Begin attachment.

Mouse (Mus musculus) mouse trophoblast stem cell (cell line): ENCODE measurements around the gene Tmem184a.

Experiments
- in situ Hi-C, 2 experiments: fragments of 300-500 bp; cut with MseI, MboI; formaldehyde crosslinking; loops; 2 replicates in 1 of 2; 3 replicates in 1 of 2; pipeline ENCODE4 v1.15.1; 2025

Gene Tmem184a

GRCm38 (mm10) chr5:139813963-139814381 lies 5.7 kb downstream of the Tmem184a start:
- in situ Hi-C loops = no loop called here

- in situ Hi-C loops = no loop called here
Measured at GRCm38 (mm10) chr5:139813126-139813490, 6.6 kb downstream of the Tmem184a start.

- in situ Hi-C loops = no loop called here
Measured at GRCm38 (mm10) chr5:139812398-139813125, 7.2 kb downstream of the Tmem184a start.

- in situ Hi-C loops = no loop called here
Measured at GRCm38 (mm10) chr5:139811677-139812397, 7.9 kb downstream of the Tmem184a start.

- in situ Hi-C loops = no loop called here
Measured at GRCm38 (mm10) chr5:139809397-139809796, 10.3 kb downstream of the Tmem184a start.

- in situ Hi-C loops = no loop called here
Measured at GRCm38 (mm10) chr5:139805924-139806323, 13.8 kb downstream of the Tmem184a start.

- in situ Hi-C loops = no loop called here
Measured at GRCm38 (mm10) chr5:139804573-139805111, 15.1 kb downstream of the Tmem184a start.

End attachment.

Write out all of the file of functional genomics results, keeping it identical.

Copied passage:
Mouse (Mus musculus) mouse trophoblast stem cell (cell line): ENCODE measurements around the gene Tmem184a.

Experiments
- in situ Hi-C, 2 experiments: fragments of 300-500 bp; cut with MseI, MboI; formaldehyde crosslinking; loops; 2 replicates in 1 of 2; 3 replicates in 1 of 2; pipeline ENCODE4 v1.15.1; 2025

Gene Tmem184a

GRCm38 (mm10) chr5:139813963-139814381 lies 5.7 kb downstream of the Tmem184a start:
- in situ Hi-C loops = no loop called here

- in situ Hi-C loops = no loop called here
Measured at GRCm38 (mm10) chr5:139813126-139813490, 6.6 kb downstream of the Tmem184a start.

- in situ Hi-C loops = no loop called here
Measured at GRCm38 (mm10) chr5:139812398-139813125, 7.2 kb downstream of the Tmem184a start.

- in situ Hi-C loops = no loop called here
Measured at GRCm38 (mm10) chr5:139811677-139812397, 7.9 kb downstream of the Tmem184a start.

- in situ Hi-C loops = no loop called here
Measured at GRCm38 (mm10) chr5:139809397-139809796, 10.3 kb downstream of the Tmem184a start.

- in situ Hi-C loops = no loop called here
Measured at GRCm38 (mm10) chr5:139805924-139806323, 13.8 kb downstream of the Tmem184a start.

- in situ Hi-C loops = no loop called here
Measured at GRCm38 (mm10) chr5:139804573-139805111, 15.1 kb downstream of the Tmem184a start.